SIDELIGHTS: From his border farm in County Monaghan, Ireland, Eugene McCabe has published a stream of plays, screenplays, short stories, and novels that treat life in Ireland, present and past. A common thread of his works has been the theme of the emotional or physical breakdown under the stress of life in a violent land. McCabe has yet to earn the worldwide audience that other Irish writers of his generation have enjoyed, but he is highly respected by critics, who feel that his best work offers an unflinching portrait of Ireland's ills. In the Dictionary of Irish Literature, Christopher Murray wrote, "McCabe's voice is distinctive: penetrating, clear, and forthright. His honest style and . . . confrontation of the violence inherent in the Irish character provide a refreshing antidote to the marketable charm of much Irish writing."

For his first play, The King of the Castle, in which he dared treat the then taboo subject of fertility and surrogate fatherhood, McCabe earned the coveted Irish Life award. While The King of the Castle was a success when mounted in 1964, McCabe's other works for the stage were not well received, and the author turned to writing for television, where he earned greater acclaim.

McCabe's three-part drama cycle about the situation in Northern Ireland, Cancer, Heritage, and Victims, has been praised for a realistic and objective quality that made it fresh and powerful to television viewers. The trilogy of dramas was based on earlier or simultaneously written works. For example, the screenplay for Heritage was adapted from Heritage and Other Stories, which includes the novella Heritage and five short stories. In the short story collection, McCabe focused on bigotry, and the novella revolves around the activities of a young Protestant man who must decide whether to become involved in the sectarian violence around him or flee to England. "A brilliant piece of writing, but the final effect is frustrating," Frank Tuohy wrote about Heritage in the Times Literary Supplement. "Bigotry as portrayed here forces the reader to keep his distance. This is a pity since Eugene McCabe is a writer of undoubted gifts."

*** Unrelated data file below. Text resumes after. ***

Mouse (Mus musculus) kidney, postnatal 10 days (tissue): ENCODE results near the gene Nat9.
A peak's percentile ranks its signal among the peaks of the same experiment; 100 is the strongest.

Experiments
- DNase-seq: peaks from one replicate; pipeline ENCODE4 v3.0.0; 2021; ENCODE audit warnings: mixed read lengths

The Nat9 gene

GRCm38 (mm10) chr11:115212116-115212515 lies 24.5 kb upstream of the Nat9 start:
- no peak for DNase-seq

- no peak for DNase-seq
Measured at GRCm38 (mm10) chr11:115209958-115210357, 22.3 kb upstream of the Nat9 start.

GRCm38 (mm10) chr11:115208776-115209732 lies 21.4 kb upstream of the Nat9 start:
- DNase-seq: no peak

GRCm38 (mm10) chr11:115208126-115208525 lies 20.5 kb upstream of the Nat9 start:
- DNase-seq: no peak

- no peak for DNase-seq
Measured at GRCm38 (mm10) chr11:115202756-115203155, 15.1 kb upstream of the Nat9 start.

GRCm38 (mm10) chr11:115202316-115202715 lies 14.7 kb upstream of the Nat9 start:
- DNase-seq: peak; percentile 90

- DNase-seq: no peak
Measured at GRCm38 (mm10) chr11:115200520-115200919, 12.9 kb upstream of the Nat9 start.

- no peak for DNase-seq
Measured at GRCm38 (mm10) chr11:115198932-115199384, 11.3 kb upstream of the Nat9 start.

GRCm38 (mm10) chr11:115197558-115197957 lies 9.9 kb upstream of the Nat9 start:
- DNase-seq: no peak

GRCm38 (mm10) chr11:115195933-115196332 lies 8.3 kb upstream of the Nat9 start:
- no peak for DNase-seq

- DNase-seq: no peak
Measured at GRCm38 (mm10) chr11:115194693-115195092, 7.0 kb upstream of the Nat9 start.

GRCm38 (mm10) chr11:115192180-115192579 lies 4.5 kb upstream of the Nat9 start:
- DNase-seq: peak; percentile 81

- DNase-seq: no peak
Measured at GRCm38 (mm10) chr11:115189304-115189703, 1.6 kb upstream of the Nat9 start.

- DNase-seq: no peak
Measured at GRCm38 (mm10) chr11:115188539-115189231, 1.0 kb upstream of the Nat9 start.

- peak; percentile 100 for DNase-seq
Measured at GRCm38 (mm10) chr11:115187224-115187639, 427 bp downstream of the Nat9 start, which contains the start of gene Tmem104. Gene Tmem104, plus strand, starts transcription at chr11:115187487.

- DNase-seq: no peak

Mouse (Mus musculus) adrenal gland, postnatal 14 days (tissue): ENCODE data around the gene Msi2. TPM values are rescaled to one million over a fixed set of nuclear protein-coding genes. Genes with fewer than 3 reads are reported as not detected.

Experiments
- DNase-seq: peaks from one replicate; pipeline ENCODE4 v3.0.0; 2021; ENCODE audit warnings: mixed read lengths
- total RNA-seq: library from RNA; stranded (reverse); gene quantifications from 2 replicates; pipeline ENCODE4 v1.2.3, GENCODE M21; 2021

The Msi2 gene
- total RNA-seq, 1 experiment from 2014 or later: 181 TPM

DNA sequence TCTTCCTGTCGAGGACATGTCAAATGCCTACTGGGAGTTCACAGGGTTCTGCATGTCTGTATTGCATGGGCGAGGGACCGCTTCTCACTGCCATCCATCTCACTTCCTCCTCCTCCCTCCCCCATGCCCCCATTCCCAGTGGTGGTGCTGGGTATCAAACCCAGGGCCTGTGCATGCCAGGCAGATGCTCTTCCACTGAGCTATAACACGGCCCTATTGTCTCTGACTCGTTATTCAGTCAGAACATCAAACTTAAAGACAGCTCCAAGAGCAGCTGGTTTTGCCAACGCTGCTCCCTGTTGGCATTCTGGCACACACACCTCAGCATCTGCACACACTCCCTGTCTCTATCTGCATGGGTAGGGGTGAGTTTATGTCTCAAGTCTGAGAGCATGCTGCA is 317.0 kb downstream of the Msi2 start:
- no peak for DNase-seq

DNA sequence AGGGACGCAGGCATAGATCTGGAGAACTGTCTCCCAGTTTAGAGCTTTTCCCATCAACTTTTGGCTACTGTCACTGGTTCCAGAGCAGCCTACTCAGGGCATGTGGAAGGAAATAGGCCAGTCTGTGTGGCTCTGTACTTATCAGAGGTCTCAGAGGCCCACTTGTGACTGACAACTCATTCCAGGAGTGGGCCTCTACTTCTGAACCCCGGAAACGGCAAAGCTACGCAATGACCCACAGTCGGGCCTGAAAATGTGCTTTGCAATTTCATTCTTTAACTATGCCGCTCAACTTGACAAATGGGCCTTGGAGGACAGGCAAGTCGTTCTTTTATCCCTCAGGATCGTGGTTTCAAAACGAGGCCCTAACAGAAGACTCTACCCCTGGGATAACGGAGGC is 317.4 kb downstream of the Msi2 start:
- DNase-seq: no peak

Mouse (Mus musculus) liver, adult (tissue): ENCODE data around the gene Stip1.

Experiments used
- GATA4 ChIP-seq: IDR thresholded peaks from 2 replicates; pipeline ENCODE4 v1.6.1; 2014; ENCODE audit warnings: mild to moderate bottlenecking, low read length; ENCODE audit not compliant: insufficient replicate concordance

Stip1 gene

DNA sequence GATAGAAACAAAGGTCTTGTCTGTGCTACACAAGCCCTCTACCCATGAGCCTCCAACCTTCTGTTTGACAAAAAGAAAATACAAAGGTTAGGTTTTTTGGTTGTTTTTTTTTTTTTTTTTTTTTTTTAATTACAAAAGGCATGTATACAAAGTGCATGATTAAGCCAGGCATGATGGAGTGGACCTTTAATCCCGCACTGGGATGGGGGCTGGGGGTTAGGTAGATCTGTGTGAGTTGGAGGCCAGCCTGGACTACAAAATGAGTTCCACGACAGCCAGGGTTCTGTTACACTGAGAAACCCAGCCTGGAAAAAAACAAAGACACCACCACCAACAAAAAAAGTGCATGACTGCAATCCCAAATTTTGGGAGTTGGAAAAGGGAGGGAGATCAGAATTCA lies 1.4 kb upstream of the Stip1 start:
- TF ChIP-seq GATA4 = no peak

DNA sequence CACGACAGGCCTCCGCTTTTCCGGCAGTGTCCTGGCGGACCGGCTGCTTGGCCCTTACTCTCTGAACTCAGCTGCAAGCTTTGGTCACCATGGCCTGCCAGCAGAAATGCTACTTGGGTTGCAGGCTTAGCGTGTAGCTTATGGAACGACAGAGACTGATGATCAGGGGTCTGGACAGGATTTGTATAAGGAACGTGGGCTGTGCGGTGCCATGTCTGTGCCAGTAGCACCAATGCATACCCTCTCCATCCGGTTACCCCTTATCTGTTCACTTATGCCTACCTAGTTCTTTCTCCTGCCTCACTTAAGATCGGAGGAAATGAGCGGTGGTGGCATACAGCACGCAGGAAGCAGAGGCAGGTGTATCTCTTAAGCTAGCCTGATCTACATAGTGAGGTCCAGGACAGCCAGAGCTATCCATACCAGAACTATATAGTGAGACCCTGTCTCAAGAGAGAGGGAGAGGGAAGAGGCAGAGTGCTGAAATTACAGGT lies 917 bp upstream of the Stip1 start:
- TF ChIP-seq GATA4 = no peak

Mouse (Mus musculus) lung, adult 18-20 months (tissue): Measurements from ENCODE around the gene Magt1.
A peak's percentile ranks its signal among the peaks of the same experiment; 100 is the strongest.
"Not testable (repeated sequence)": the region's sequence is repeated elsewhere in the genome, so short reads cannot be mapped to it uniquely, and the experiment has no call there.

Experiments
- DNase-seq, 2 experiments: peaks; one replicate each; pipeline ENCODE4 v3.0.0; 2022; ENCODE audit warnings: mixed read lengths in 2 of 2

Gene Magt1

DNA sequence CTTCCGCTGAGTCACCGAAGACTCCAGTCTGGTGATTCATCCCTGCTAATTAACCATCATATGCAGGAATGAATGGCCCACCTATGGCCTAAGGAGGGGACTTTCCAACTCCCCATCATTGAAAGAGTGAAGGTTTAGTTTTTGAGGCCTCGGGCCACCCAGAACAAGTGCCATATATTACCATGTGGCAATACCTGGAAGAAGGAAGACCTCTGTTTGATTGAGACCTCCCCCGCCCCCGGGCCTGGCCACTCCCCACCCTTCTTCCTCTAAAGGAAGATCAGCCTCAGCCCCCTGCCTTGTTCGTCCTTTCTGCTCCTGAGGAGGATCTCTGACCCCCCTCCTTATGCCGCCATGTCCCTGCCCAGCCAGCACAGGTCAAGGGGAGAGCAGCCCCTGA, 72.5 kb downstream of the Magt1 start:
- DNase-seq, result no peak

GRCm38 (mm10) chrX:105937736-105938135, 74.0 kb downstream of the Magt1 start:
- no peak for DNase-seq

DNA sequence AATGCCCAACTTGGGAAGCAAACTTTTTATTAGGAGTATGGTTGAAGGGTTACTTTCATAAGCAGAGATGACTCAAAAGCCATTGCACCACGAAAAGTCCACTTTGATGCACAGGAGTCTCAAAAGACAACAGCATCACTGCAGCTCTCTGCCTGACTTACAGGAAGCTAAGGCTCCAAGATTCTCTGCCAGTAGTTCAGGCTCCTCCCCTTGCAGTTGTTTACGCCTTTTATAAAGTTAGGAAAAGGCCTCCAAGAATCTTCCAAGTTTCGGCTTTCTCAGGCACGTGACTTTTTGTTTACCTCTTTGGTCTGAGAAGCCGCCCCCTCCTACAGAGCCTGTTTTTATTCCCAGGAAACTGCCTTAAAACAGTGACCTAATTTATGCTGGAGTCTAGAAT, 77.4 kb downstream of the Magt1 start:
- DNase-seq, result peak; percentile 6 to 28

Likewise, the screenplay for Victims was written in tandem with McCabe's first novel, Victims: A Tale from Fermanagh, which tells the story of a kidnapping of dinner party guests by terrorists of the Irish Republican Army (IRA) and the ensuing siege by authorities. In Victims, McCabe portrays the different kinds of people who are drawn to the IRA, including an alienated student, a psychopath, and several devout farm workers. "McCabe has constructed a microcosm of the Ulster stalemate so neat that only the polish of the writing prevents one calling it glib," remarked Frank Pike in the Times Literary Supplement. "The author is well known as a stage and television playwright in Ireland, and the professional assurance shows." Film West contributor Vincent Brown stated that the "Victims Trilogy" in its Irish television incarnation, gave viewers "some of the best television drama ever produced."

In an interview published on the Clones Home Page, McCabe is quoted as saying that he was compelled to write the "Victims Trilogy" out of a sense that he could not turn his back on the Troubles, especially since he lives in a border territory. He said that the writing of the three works eased his conscience. He added: "It will, of course change nothing, but if it has truth it must in time be of consequence. The overall theme is, of course, the futility of violence. It does also show that there is an underlying cause for violence but it proffers no solution and there is no message."